– Logan Parker, Director of Programming and Assistant Lake Science Manager
Promptly at 9:00 AM Monday morning (July 24th), a number of sensors deployed around Great Pond and Long Pond began a 2-month long, in situ data collection effort. These 15 HOBO sensors are gathering temperature and light data at the observation sites where volunteers around the lakes have been collecting gloeotrichia observation data.
Gloeotrichia – Photo courtesy of Dr. Peter Countway, Bigelow Laboratory
Gloeotrichia is a cyanobacteria (formally referred to as Blue-green Algae) that occurs in many lakes throughout New England. These organisms have the means to control their buoyancy, residing on the lake sediments for much of the year before rising en masse to be distributed throughout the lake’s surface waters by the currents. Collecting temperature data will give us more insights about the environmental conditions that coincide with the bloom events that have become increasingly numerous in recent decades.
Traveling by land and water, Brenda Fekete, Logan Parker, and Colby College research intern, Amy Andreini, met with volunteers and installed the sensors on weighted cable 1 meter below the water’s surface. These sensors will remain in place hanging below the ends of docks in places including Hatch Cove, Hoyt Island, Pine Island, and Long Point in Great Pond and Beaver Cove, Bonzos Hollow, and Tracy Cove in Long Pond.
A new observation station was established in Great Pond’s North Bay where Great Meadow Stream flows into the lake. This site is being stewarded by the Belgrade Region Conservation Alliance’s Milfoil crew who work in the stream and the bay regularly throughout the season. Anecdotal reports state that gloeotrichia can be abundant in this area throughout late summer, so we are grateful to have the milfoil team’s support! Students on the MLRC’s water quality research team continue to collect observation data at the DEP sampling sites throughout the watershed.
We would like to issue a special thanks to the Belgrade Lakes Association for sponsoring this research effort by providing our program with these new sensors.
Picture: Logan Parker (left) and Brenda Fekete (right).
The Maine Lakes Resource Center (MLRC), home of several local environmental groups, announces the appointment of Brenda Fekete as Interim Executive Director/Lake Science Manager. Ms. Fekete has served as Lake Science Manager for the last two years, working with Colby College faculty and student interns on collecting data from all of the lakes in the Belgrade Lakes Watershed and analyzing the data at the Colby College facilities and in the Colby wet lab at the MLRC. She will continue as Lake Science Manager and Interim Executive Director with the help of Logan Parker, whose responsibilities have expanded to Director of Programming/Assistant Lake Science Manager.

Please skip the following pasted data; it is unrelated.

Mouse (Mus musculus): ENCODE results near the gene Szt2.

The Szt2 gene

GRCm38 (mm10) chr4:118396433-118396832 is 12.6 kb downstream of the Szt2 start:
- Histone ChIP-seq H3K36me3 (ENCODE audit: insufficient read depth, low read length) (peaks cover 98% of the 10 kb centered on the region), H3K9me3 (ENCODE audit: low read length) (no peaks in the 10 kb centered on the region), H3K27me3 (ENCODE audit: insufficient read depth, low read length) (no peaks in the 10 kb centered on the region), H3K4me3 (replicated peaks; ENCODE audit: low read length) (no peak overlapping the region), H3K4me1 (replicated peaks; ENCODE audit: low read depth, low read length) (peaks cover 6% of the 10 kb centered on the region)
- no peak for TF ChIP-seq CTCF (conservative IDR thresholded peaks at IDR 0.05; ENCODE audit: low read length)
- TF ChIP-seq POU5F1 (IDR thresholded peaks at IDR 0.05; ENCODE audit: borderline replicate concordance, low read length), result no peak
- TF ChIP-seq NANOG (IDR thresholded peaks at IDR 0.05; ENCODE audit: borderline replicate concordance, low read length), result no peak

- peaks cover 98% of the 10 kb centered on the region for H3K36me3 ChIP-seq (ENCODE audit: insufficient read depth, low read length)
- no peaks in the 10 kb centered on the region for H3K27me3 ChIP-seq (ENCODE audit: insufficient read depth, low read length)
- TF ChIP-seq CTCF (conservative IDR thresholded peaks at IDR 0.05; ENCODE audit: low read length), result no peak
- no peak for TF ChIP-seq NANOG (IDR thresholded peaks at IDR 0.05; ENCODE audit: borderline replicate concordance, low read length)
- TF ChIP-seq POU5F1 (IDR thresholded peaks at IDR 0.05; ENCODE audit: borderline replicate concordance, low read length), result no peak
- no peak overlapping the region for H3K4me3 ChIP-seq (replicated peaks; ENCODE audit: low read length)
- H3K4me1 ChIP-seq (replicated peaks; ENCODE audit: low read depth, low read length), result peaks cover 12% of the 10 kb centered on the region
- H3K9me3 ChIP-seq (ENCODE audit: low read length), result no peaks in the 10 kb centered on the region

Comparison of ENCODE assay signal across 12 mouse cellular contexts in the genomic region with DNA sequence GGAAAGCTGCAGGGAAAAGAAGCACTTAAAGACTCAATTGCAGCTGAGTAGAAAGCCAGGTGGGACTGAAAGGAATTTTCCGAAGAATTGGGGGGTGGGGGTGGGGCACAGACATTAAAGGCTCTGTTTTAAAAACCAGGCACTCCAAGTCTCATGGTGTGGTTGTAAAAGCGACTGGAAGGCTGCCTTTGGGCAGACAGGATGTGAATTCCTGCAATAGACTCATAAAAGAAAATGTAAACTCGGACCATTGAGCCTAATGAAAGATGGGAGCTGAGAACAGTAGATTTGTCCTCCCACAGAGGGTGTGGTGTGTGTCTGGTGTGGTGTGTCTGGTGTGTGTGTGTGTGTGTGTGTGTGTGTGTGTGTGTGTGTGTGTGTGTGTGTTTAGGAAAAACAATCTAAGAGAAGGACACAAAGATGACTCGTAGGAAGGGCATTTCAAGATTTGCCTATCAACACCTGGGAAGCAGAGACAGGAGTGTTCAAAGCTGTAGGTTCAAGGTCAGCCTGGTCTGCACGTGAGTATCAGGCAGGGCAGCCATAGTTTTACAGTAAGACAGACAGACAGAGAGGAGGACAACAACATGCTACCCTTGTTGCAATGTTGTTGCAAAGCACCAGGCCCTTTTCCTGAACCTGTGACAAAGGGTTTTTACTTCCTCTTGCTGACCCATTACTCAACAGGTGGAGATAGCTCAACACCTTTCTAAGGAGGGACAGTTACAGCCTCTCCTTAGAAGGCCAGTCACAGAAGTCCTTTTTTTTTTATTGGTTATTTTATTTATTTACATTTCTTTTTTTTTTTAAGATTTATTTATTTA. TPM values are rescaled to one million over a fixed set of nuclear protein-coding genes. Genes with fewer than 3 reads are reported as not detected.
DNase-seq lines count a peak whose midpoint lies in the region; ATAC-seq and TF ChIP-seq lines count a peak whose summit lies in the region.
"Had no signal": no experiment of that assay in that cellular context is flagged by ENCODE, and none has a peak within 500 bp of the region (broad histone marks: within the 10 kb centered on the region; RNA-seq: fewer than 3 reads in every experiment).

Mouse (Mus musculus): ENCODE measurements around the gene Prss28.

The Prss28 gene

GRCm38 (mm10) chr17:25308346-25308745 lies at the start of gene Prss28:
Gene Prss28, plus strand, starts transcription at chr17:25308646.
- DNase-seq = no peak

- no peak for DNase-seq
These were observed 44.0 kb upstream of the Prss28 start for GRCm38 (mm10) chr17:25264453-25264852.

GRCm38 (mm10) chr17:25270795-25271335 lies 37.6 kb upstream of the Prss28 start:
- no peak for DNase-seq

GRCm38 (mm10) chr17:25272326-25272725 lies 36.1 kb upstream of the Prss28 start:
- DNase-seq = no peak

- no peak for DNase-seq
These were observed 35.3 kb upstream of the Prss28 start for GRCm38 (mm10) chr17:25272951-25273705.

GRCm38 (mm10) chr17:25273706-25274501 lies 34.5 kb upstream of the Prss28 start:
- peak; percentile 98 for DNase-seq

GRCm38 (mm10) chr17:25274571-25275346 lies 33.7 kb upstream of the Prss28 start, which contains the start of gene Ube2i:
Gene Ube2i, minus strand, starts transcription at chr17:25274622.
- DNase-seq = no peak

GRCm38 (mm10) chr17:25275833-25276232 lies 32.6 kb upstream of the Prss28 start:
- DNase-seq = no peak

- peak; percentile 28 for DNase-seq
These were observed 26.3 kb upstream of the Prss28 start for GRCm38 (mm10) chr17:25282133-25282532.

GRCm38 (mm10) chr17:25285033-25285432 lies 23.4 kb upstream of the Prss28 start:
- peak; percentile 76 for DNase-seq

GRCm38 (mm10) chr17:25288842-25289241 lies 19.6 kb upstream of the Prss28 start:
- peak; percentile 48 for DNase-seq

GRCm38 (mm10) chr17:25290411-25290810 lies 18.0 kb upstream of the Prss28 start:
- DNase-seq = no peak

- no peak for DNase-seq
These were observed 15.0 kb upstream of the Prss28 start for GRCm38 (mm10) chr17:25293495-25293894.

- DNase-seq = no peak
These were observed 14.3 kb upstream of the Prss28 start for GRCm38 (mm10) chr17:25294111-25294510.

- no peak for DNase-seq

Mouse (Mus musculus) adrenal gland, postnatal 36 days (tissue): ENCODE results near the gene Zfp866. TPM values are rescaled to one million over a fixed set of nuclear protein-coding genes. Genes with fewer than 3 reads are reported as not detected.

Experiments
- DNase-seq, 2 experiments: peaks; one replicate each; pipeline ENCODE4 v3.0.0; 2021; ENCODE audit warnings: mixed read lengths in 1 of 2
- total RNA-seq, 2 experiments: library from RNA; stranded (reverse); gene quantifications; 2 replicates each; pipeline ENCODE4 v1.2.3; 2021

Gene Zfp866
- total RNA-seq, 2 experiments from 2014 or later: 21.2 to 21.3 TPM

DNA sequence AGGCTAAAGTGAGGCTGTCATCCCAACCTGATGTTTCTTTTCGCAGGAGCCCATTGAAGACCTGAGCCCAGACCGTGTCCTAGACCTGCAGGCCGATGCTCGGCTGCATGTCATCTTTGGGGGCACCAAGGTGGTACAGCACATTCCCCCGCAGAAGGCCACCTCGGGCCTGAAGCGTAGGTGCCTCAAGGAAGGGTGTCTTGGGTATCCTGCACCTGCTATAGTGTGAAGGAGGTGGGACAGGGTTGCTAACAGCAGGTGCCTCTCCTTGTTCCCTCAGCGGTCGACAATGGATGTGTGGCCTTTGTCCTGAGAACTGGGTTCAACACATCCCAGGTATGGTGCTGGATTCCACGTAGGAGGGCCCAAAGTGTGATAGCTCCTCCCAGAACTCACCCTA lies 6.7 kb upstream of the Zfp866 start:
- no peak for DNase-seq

The Maine Lakes Resource center is organizing and adjusting staffing to meet anticipated needs and challenges of the future. The organization has retained a development consultant and plans to hire a permanent executive director. Kathi Wall, former administrator of the MLRC, has elected to step down her level of involvement. She developed parallel programming around the intersections of science and the arts at the MLRC Annex. The Annex, which was an extension of the MLRC located in a separate building adjacent to the Belgrade Lakes Post Office, will now be operated separately by Kathi Wall as a creative center.
For more information about the MLRC’s staff, click here!
The beautiful and unseasonably warm fall has allowed us to sample two weeks longer than last year, but it is time to call it a season and bring in the boats! Although only the deeper sites in Long Pond and Messalonskee Lake have not experienced fall turnover, we have collected our final water profile, grab sample, and secchi reading from each of the ten sampling sites. We have also finished the sediment sampling on all of the seven lakes. A big thank you to the volunteers that braved the colder fall weather. We could not have finished our sampling effort without you! Due to the lack of ice, were unable to collect winter samples last year. We are crossing our fingers and hoping to get the snowmobiles out this year!
The off season will be very busy with water and sediment sample analysis (at Colby), data analysis, comparison of 2015-16 data, lake remediation meetings and logistics for winter and spring sampling. Stay tuned for another community update meeting in the spring!
Goldie was removed from Great Pond on November 7th. She will be cleaned up and on display in the MLRC gallery throughout the winter season. The Goldie website is a great place to find a summary of the data that she collected from May through early November.
Another place to find the water profile data collected from May through November is right here on MLRC website. I have recently posted the final data set for each of the seven lakes. I have displayed the data in a fall season profile to make the progression towards lake turnover easier to see. The Interactive map also displays the most recent data for each of the sampling sites.
The FlowCam will remain in the Colby Water Analysis Lab at the MLRC and will continue to be used for phytoplankton analysis by the research team. Feel free to stop in and look at the awesome pictures if you happen to be in the gallery while we are working!
It was great seeing new and familiar faces at the October Water Quality Community Meeting. The Colby Capstone students will be presenting their exciting lake data on December 6 at 1pm in the MLRC gallery. Hope to see you then!
Very bittersweet… the colder temperatures required lots of layered clothing, but the beautiful fall colors and lake wildlife that was enjoyed while sampling will be missed! It was a great 2016 season!
Wishing everyone a wonderful holiday season! Bring on the snow!